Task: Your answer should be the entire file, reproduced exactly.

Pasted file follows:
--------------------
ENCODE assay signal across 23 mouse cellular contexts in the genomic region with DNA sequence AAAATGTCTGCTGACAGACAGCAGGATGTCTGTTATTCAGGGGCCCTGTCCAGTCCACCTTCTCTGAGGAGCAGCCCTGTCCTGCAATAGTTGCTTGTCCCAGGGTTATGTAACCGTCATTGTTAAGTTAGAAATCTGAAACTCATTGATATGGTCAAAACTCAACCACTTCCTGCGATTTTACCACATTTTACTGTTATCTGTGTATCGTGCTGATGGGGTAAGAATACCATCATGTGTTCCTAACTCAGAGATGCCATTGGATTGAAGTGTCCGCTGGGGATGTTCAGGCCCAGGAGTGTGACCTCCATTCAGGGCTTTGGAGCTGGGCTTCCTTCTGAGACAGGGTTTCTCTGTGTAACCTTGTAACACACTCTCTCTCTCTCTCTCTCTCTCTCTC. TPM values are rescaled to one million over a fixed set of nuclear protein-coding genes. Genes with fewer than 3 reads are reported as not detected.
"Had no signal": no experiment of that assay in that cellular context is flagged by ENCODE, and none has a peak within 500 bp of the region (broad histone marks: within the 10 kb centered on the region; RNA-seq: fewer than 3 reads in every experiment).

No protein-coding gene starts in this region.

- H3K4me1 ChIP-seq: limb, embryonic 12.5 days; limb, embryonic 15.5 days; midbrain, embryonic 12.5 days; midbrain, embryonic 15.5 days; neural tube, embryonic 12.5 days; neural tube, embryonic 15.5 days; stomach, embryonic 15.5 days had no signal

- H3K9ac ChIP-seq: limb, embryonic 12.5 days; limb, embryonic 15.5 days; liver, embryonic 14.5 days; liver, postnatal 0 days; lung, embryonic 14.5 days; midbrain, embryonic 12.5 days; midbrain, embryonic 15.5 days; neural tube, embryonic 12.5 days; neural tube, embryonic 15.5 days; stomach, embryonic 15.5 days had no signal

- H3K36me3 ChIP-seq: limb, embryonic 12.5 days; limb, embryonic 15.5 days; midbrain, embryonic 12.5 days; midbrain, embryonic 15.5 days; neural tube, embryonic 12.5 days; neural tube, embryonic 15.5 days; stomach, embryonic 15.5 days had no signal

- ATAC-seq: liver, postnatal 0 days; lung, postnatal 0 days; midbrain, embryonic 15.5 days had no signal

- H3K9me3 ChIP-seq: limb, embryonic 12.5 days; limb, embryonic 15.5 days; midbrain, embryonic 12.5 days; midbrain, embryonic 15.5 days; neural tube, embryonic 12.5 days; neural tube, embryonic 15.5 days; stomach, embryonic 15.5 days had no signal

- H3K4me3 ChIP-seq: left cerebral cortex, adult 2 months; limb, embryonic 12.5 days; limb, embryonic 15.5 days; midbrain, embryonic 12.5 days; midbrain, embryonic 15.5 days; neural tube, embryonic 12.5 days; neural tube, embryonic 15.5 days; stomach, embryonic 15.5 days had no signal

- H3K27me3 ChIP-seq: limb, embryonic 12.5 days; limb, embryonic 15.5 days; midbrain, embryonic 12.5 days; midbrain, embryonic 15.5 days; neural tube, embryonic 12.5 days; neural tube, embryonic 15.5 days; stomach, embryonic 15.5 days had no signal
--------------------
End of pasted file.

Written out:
ENCODE assay signal across 23 mouse cellular contexts in the genomic region with DNA sequence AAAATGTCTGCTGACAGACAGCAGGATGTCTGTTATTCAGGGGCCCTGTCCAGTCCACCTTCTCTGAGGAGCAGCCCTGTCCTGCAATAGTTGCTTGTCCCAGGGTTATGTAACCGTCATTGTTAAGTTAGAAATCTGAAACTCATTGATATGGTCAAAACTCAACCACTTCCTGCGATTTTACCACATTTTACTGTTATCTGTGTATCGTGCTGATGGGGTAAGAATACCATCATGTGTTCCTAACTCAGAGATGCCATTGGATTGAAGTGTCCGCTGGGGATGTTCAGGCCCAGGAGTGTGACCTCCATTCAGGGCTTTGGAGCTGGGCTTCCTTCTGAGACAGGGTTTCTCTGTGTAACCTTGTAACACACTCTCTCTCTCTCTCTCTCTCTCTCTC. TPM values are rescaled to one million over a fixed set of nuclear protein-coding genes. Genes with fewer than 3 reads are reported as not detected.
"Had no signal": no experiment of that assay in that cellular context is flagged by ENCODE, and none has a peak within 500 bp of the region (broad histone marks: within the 10 kb centered on the region; RNA-seq: fewer than 3 reads in every experiment).

No protein-coding gene starts in this region.

- H3K4me1 ChIP-seq: limb, embryonic 12.5 days; limb, embryonic 15.5 days; midbrain, embryonic 12.5 days; midbrain, embryonic 15.5 days; neural tube, embryonic 12.5 days; neural tube, embryonic 15.5 days; stomach, embryonic 15.5 days had no signal

- H3K9ac ChIP-seq: limb, embryonic 12.5 days; limb, embryonic 15.5 days; liver, embryonic 14.5 days; liver, postnatal 0 days; lung, embryonic 14.5 days; midbrain, embryonic 12.5 days; midbrain, embryonic 15.5 days; neural tube, embryonic 12.5 days; neural tube, embryonic 15.5 days; stomach, embryonic 15.5 days had no signal

- H3K36me3 ChIP-seq: limb, embryonic 12.5 days; limb, embryonic 15.5 days; midbrain, embryonic 12.5 days; midbrain, embryonic 15.5 days; neural tube, embryonic 12.5 days; neural tube, embryonic 15.5 days; stomach, embryonic 15.5 days had no signal

- ATAC-seq: liver, postnatal 0 days; lung, postnatal 0 days; midbrain, embryonic 15.5 days had no signal

- H3K9me3 ChIP-seq: limb, embryonic 12.5 days; limb, embryonic 15.5 days; midbrain, embryonic 12.5 days; midbrain, embryonic 15.5 days; neural tube, embryonic 12.5 days; neural tube, embryonic 15.5 days; stomach, embryonic 15.5 days had no signal

- H3K4me3 ChIP-seq: left cerebral cortex, adult 2 months; limb, embryonic 12.5 days; limb, embryonic 15.5 days; midbrain, embryonic 12.5 days; midbrain, embryonic 15.5 days; neural tube, embryonic 12.5 days; neural tube, embryonic 15.5 days; stomach, embryonic 15.5 days had no signal

- H3K27me3 ChIP-seq: limb, embryonic 12.5 days; limb, embryonic 15.5 days; midbrain, embryonic 12.5 days; midbrain, embryonic 15.5 days; neural tube, embryonic 12.5 days; neural tube, embryonic 15.5 days; stomach, embryonic 15.5 days had no signal